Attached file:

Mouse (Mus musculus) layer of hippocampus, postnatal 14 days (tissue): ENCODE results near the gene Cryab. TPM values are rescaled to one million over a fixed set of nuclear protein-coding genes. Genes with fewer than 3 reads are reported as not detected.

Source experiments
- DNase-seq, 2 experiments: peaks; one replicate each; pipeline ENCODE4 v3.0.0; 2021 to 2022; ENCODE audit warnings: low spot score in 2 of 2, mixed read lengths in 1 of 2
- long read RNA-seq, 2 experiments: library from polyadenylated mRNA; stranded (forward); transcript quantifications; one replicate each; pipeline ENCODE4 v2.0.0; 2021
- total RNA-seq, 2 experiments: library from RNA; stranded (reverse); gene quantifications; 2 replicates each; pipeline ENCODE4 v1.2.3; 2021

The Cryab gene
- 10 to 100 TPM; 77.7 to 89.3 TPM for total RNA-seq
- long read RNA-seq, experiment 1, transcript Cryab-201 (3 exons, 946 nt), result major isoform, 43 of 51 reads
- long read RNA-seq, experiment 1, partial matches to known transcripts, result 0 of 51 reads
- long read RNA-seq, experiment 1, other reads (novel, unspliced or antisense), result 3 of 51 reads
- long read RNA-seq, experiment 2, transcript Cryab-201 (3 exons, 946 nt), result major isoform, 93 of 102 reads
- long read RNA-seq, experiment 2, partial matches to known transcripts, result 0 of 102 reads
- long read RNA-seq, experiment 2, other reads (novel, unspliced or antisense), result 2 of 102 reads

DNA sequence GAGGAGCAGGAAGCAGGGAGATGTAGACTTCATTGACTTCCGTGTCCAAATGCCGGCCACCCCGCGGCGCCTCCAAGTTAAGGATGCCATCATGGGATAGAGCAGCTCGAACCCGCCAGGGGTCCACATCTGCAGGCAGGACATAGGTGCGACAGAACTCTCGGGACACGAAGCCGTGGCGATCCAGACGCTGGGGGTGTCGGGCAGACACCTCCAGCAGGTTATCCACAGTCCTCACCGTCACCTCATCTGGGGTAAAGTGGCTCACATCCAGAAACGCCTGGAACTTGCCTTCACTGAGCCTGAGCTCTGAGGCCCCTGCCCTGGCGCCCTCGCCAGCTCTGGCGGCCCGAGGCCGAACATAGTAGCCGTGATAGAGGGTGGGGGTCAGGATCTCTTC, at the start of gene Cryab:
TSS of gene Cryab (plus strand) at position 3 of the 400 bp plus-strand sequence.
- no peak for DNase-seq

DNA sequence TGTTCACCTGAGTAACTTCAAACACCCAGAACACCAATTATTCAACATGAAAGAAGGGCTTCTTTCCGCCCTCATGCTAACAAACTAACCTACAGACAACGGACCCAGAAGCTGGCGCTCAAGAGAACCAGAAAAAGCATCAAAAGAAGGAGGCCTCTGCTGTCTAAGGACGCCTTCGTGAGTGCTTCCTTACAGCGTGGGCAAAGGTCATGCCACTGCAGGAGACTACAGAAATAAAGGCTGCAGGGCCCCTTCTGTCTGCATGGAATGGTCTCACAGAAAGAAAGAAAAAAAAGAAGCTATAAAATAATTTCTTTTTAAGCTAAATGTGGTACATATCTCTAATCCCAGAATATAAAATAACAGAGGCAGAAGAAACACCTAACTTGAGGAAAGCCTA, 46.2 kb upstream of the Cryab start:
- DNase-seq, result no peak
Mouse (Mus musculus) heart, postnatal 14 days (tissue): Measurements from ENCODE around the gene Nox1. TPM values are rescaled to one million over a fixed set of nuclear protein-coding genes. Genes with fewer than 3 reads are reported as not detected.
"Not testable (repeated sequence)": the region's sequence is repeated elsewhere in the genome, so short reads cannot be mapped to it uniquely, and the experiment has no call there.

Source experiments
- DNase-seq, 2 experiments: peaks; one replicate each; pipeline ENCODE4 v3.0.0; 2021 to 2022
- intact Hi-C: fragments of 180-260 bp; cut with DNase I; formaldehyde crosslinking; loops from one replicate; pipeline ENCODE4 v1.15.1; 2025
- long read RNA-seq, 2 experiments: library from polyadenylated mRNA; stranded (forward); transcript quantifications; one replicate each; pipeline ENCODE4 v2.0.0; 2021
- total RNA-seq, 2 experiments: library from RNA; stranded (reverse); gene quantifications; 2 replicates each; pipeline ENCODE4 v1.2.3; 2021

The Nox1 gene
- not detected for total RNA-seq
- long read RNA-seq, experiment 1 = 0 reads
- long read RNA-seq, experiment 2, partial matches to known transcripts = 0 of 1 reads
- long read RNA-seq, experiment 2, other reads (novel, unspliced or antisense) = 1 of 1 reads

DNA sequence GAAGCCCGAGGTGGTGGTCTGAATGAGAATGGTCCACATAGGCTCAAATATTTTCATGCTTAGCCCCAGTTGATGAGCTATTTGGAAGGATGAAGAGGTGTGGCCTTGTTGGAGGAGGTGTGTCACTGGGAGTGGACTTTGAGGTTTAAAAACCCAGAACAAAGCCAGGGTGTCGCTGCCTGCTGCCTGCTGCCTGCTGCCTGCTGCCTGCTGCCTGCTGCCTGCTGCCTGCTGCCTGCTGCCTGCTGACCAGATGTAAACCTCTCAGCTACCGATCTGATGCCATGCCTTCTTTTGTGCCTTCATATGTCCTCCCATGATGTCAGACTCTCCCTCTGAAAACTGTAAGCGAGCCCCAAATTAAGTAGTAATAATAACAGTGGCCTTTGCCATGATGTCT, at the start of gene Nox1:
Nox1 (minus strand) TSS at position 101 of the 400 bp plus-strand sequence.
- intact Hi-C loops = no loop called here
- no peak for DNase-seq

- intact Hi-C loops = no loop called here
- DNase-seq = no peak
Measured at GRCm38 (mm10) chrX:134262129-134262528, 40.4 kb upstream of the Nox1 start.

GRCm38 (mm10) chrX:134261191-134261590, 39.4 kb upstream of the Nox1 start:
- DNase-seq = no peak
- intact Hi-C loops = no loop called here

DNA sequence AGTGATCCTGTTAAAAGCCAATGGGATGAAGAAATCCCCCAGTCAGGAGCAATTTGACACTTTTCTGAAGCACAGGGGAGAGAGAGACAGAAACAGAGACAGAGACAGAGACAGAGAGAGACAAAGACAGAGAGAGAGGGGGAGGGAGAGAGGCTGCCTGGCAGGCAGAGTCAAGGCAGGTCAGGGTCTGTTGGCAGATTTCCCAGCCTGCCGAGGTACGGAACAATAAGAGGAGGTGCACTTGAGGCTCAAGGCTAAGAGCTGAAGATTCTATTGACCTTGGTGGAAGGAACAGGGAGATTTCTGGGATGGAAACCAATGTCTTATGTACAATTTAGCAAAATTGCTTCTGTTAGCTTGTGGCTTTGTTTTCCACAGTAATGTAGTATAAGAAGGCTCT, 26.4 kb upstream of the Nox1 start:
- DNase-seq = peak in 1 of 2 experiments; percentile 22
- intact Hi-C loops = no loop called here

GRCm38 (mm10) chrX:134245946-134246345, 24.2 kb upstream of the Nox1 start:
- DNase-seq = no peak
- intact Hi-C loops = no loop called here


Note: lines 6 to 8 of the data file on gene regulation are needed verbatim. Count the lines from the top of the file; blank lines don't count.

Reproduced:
The Cryab gene
- 10 to 100 TPM; 77.7 to 89.3 TPM for total RNA-seq
- long read RNA-seq, experiment 1, transcript Cryab-201 (3 exons, 946 nt), result major isoform, 43 of 51 reads